|Subject Area and Category||Arts and Humanities|
Sociology and Political Science
|Publisher||Universidad Complutense de Madrid -|
|Scope||The scientific scope of Las Torres de Lucca (International Journal of Political Philosophy) will be to comprehend the characteristics of political philosophy, in line with the interdisciplinary character that has operated in this field during the last several years. We welcome contributions from the areas traditionally linked directly to political philosophy (moral philosophy, philosophy of law, political theory), as well as from those that have been incorporated up to the present day (political economy, philosophy of history, psychology, neurophysiology and, to a lesser extent, other sciences) as long as their scope is focused on the treatment of public affairs and sheds light on contemporary political reflections. In the same way, the reference to classic problems should be brought to bear on contemporary questions. The journal does not commit itself to any school of thought, style or ideology. However, we do commit ourselves to argumentative rigor and expositive clarity. Thus, the new publication is directed towards the academic environment and designed for the specialized reader; but the publication also aspires to awake interest in the reader who is not technically formed in these disciplines, but is interested by the public questions that inevitably affect him or her. We expect that the scope of the journal will be international. Thus, articles will be published in Spanish and English, and original articles in French, Portuguese, Italian, or German will be accepted as exceptions (depending on their quality and relevance), translated into Spanish and published in a bilingual format. We are particularly interested in covering the Spanish/Latin American realm, particularly lacking in specialized publications of this type. With this in mind, we count on experts from the distinct countries included in this geographic area.|
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The set of journals have been ranked according to their SJR and divided into four equal groups, four quartiles. Q1 (green) comprises the quarter of the journals with the highest values, Q2 (yellow) the second highest values, Q3 (orange) the third highest values and Q4 (red) the lowest values.
|Sociology and Political Science||2018||Q4|
|Sociology and Political Science||2019||Q4|
The SJR is a size-independent prestige indicator that ranks journals by their 'average prestige per article'. It is based on the idea that 'all citations are not created equal'. SJR is a measure of scientific influence of journals that accounts for both the number of citations received by a journal and the importance or prestige of the journals where such citations come from It measures the scientific influence of the average article in a journal, it expresses how central to the global scientific discussion an average article of the journal is.
This indicator counts the number of citations received by documents from a journal and divides them by the total number of documents published in that journal. The chart shows the evolution of the average number of times documents published in a journal in the past two, three and four years have been cited in the current year. The two years line is equivalent to journal impact factor ™ (Thomson Reuters) metric.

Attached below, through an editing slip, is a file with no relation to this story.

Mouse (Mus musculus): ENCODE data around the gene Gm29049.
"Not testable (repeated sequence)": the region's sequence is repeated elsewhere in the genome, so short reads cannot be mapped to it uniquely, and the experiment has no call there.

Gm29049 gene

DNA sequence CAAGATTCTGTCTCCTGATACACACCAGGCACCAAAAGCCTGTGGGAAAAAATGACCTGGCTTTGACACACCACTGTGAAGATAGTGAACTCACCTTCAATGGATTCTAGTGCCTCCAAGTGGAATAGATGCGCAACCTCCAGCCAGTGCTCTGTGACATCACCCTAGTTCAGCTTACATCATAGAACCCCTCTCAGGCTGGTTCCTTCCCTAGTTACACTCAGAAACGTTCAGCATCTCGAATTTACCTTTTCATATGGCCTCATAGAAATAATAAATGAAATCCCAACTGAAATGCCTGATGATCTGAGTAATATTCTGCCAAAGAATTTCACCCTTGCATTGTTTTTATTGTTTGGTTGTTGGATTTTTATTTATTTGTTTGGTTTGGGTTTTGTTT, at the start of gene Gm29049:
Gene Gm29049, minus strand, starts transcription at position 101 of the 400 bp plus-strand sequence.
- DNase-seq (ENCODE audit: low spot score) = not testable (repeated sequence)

|Cites per document||Year||Value|
|Cites / Doc. (4 years)||2017||0.000|
|Cites / Doc. (4 years)||2018||0.000|
|Cites / Doc. (4 years)||2019||0.073|
|Cites / Doc. (3 years)||2017||0.000|
|Cites / Doc. (3 years)||2018||0.000|
|Cites / Doc. (3 years)||2019||0.073|
|Cites / Doc. (2 years)||2017||0.000|
|Cites / Doc. (2 years)||2018||0.000|
|Cites / Doc. (2 years)||2019||0.073|
Evolution of the total number of citations and journal's self-citations received by a journal's published documents during the three previous years.
Journal Self-citation is defined as the number of citation from a journal citing article to articles published by the same journal.
Evolution of the number of total citation per document and external citation per document (i.e. journal self-citations removed) received by a journal's published documents during the three previous years. External citations are calculated by subtracting the number of self-citations from the total number of citations received by the journal’s documents.
|External Cites per document||2017||0|
|External Cites per document||2018||0.000|
|External Cites per document||2019||0.073|
|Cites per document||2017||0.000|
|Cites per document||2018||0.000|
|Cites per document||2019||0.073|
International Collaboration accounts for the articles that have been produced by researchers from several countries. The chart shows the ratio of a journal's documents signed by researchers from more than one country; that is including more than one country address.
Not every article in a journal is considered primary research and therefore "citable", this chart shows the ratio of a journal's articles including substantial research (research articles, conference papers and reviews) in three year windows vs. those documents other than research articles, reviews and conference papers.
Ratio of a journal's items, grouped in three years windows, that have been cited at least once vs. those not cited during the following year.